Izaditame initiated this study with renowned soil chemist Don Sparks in UD’s College of Agriculture and Natural Resources . “Working with Dr. Sparks was one of the best experiences I had in my academic life,” she said. “I learned a lot from him, not just about the scientific problems and the environmental research, but also about how to be an excellent mentor and adviser. I hope I can apply what I learned in my future career as a scientist and an adviser.”
She’s now expanding her research to other cities following her selection as a 2022 Engineering Postdoctoral Fellow (eFellow) from the American Society for Engineering Education and with funding provided by the National Science Foundation. The prestigious program places early-career doctoral graduates in university research postdoctoral fellowships, giving them hands-on academic research experience with a faculty adviser, and professional development and mentoring activities designed to prepare them for careers in research.
While working as a research scientist at the University of Texas at Dallas, she’ll be mentored by geoscientist David Hyndman.
“Dr. Hyndman is an expert in the numerical methods that I intend to incorporate in my study so collaborating with him is a very good opportunity for me to expand my knowledge into that aspect of the problem,” said Izaditame. “I’m looking at more samples, more data sets, and using modeling and machine learning to look at nutrients and heavy metals from a bigger perspective.”
Environmental science has always been an interest of Izaditame’s and she relishes the interdisciplinary nature of her work. She earned a bachelor of science degree in civil engineering and a master of science degree in civil and environmental engineering in her home country of Iran. She started her studies at UD in 2016 and went on to earn a master of science in civil and environmental engineering and a doctorate in plant and soil sciences.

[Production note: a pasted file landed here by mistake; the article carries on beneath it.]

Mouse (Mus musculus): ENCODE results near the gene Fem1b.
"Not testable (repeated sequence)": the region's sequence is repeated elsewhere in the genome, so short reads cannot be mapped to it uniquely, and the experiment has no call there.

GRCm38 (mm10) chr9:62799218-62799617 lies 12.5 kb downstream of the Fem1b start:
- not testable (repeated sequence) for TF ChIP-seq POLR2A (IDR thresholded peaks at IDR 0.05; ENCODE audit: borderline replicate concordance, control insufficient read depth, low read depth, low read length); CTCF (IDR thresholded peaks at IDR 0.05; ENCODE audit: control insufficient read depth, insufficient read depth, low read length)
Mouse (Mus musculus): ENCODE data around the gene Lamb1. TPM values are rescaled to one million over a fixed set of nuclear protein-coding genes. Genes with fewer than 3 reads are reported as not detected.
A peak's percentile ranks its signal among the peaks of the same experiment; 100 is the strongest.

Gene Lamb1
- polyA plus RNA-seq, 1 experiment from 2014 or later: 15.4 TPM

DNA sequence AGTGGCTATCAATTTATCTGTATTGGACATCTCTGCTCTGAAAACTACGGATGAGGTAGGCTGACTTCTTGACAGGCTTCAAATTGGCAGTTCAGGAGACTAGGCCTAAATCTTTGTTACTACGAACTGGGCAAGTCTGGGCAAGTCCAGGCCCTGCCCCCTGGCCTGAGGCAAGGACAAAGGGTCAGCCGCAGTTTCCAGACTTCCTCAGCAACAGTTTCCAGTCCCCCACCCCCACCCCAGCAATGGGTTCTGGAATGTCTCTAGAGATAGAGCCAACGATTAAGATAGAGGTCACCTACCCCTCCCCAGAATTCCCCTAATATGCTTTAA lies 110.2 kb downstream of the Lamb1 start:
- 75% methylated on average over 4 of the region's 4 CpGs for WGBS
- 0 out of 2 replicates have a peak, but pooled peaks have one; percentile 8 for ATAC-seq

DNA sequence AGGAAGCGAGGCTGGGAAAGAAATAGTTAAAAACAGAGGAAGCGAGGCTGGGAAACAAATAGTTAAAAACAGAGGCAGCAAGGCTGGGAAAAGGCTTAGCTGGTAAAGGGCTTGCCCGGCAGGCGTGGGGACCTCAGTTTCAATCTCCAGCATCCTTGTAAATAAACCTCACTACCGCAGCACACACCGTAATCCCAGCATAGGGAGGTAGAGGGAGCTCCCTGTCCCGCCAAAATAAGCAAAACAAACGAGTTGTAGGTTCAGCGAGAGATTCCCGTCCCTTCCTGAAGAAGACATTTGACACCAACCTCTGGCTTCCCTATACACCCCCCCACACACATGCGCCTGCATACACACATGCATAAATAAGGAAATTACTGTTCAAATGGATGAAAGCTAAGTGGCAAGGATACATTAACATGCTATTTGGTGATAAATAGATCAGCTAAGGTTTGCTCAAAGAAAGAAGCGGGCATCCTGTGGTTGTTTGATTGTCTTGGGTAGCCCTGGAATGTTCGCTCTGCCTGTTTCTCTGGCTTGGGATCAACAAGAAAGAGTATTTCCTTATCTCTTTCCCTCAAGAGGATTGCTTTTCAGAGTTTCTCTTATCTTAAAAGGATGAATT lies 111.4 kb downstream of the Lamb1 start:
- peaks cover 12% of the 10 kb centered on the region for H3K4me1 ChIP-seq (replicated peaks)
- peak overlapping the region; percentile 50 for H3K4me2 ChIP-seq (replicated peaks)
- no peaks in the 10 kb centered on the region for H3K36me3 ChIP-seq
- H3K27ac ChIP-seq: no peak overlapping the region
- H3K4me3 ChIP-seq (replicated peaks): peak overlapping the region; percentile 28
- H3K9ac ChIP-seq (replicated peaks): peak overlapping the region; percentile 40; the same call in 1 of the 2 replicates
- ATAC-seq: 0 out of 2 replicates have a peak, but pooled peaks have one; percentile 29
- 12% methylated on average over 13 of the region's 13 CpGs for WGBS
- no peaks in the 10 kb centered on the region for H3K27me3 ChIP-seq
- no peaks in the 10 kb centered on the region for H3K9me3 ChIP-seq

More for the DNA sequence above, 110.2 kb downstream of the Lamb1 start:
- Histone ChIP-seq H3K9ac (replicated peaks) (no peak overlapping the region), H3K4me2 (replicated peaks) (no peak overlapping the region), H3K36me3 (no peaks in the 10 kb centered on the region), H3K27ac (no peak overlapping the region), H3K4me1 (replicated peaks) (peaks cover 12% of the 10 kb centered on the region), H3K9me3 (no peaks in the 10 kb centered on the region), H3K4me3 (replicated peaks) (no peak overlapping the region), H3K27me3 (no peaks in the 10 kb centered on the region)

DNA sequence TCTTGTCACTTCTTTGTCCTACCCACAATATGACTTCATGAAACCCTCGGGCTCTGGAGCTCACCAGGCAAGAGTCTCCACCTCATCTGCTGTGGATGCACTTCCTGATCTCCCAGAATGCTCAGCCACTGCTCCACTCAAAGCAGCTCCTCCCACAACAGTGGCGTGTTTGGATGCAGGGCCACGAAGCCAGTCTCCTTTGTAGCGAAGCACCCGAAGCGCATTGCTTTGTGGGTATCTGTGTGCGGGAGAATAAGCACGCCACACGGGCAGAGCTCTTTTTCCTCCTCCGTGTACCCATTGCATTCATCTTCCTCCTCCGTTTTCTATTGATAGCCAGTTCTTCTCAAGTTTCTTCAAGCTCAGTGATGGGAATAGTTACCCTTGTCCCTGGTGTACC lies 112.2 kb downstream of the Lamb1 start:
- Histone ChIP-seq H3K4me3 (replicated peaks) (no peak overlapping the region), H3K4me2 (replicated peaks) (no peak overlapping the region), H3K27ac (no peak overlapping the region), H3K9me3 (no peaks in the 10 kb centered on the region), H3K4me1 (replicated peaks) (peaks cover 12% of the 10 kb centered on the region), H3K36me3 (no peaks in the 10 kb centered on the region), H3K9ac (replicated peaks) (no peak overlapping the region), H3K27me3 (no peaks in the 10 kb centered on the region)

“I chose UD for my graduate studies for a couple of reasons,” she said. “First of all, my background was in soil pollution modeling and I wanted to expand my knowledge by gaining hands-on experimental experience. The plant and soil sciences department at UD with its multidisciplinary research programs was very attractive to me. Moreover, my husband was a graduate student at UD, so being with him was another incentive for me to choose UD. It's a choice that I am proud of. I love the family-like environment in the department. People are so welcoming to new students and the faculty are supportive, knowledgeable and humble.”
Her experiences at UD solidified her plans to stay in academia.
“When I first started, I didn’t know if I wanted to stay in research or go into industry. Now, as I’m working through all this data and seeing these results, I see that what I’m working on has a really impactful meaning in the real world,” said Izaditame. “It’s making me more interested in continuing my research and using the results of my research to benefit society and the environment.”